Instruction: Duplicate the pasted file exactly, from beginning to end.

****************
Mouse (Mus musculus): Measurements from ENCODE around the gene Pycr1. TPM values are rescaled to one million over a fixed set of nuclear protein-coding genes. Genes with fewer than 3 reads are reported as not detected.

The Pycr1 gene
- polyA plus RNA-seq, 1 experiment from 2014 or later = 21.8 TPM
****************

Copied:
Mouse (Mus musculus): Measurements from ENCODE around the gene Pycr1. TPM values are rescaled to one million over a fixed set of nuclear protein-coding genes. Genes with fewer than 3 reads are reported as not detected.

The Pycr1 gene
- polyA plus RNA-seq, 1 experiment from 2014 or later = 21.8 TPM